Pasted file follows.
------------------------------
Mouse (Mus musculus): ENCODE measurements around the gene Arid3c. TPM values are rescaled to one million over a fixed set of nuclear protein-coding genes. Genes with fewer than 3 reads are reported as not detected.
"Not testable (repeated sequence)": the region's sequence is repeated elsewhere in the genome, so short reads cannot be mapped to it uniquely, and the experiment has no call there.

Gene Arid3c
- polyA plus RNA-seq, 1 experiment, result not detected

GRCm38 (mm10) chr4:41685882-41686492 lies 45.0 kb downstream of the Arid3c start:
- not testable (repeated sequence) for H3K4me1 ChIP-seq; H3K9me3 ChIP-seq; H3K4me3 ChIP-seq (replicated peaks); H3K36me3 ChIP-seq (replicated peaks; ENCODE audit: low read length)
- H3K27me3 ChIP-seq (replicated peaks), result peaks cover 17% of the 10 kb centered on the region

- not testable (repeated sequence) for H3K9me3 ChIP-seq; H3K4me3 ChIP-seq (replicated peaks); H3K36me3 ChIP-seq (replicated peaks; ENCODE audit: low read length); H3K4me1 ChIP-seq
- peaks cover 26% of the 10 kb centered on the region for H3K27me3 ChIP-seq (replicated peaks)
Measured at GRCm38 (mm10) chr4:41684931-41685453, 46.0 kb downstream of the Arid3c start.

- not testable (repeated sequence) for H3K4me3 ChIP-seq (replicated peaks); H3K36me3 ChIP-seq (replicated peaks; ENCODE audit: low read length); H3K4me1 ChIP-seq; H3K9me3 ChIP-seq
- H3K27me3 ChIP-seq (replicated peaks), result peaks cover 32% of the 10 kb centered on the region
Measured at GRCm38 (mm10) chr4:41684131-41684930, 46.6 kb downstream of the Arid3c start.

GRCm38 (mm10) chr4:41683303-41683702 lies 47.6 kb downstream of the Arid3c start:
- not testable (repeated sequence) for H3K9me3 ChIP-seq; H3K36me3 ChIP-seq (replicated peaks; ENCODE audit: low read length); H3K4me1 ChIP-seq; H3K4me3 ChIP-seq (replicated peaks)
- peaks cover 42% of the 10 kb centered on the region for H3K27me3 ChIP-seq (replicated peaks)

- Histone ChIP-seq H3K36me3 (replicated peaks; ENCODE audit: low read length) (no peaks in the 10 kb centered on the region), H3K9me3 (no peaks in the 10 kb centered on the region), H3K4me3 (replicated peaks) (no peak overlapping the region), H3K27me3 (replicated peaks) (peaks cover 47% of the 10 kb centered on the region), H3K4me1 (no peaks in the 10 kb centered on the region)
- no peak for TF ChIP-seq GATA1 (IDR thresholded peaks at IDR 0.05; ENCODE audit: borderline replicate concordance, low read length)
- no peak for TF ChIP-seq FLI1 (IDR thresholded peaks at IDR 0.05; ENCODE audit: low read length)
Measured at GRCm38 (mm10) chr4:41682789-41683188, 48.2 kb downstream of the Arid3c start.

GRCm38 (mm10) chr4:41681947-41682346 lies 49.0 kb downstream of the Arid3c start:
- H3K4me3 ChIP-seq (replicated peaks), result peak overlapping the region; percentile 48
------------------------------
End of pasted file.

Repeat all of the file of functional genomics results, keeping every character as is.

Mouse (Mus musculus): ENCODE measurements around the gene Arid3c. TPM values are rescaled to one million over a fixed set of nuclear protein-coding genes. Genes with fewer than 3 reads are reported as not detected.
"Not testable (repeated sequence)": the region's sequence is repeated elsewhere in the genome, so short reads cannot be mapped to it uniquely, and the experiment has no call there.

Gene Arid3c
- polyA plus RNA-seq, 1 experiment, result not detected

GRCm38 (mm10) chr4:41685882-41686492 lies 45.0 kb downstream of the Arid3c start:
- not testable (repeated sequence) for H3K4me1 ChIP-seq; H3K9me3 ChIP-seq; H3K4me3 ChIP-seq (replicated peaks); H3K36me3 ChIP-seq (replicated peaks; ENCODE audit: low read length)
- H3K27me3 ChIP-seq (replicated peaks), result peaks cover 17% of the 10 kb centered on the region

- not testable (repeated sequence) for H3K9me3 ChIP-seq; H3K4me3 ChIP-seq (replicated peaks); H3K36me3 ChIP-seq (replicated peaks; ENCODE audit: low read length); H3K4me1 ChIP-seq
- peaks cover 26% of the 10 kb centered on the region for H3K27me3 ChIP-seq (replicated peaks)
Measured at GRCm38 (mm10) chr4:41684931-41685453, 46.0 kb downstream of the Arid3c start.

- not testable (repeated sequence) for H3K4me3 ChIP-seq (replicated peaks); H3K36me3 ChIP-seq (replicated peaks; ENCODE audit: low read length); H3K4me1 ChIP-seq; H3K9me3 ChIP-seq
- H3K27me3 ChIP-seq (replicated peaks), result peaks cover 32% of the 10 kb centered on the region
Measured at GRCm38 (mm10) chr4:41684131-41684930, 46.6 kb downstream of the Arid3c start.

GRCm38 (mm10) chr4:41683303-41683702 lies 47.6 kb downstream of the Arid3c start:
- not testable (repeated sequence) for H3K9me3 ChIP-seq; H3K36me3 ChIP-seq (replicated peaks; ENCODE audit: low read length); H3K4me1 ChIP-seq; H3K4me3 ChIP-seq (replicated peaks)
- peaks cover 42% of the 10 kb centered on the region for H3K27me3 ChIP-seq (replicated peaks)

- Histone ChIP-seq H3K36me3 (replicated peaks; ENCODE audit: low read length) (no peaks in the 10 kb centered on the region), H3K9me3 (no peaks in the 10 kb centered on the region), H3K4me3 (replicated peaks) (no peak overlapping the region), H3K27me3 (replicated peaks) (peaks cover 47% of the 10 kb centered on the region), H3K4me1 (no peaks in the 10 kb centered on the region)
- no peak for TF ChIP-seq GATA1 (IDR thresholded peaks at IDR 0.05; ENCODE audit: borderline replicate concordance, low read length)
- no peak for TF ChIP-seq FLI1 (IDR thresholded peaks at IDR 0.05; ENCODE audit: low read length)
Measured at GRCm38 (mm10) chr4:41682789-41683188, 48.2 kb downstream of the Arid3c start.

GRCm38 (mm10) chr4:41681947-41682346 lies 49.0 kb downstream of the Arid3c start:
- H3K4me3 ChIP-seq (replicated peaks), result peak overlapping the region; percentile 48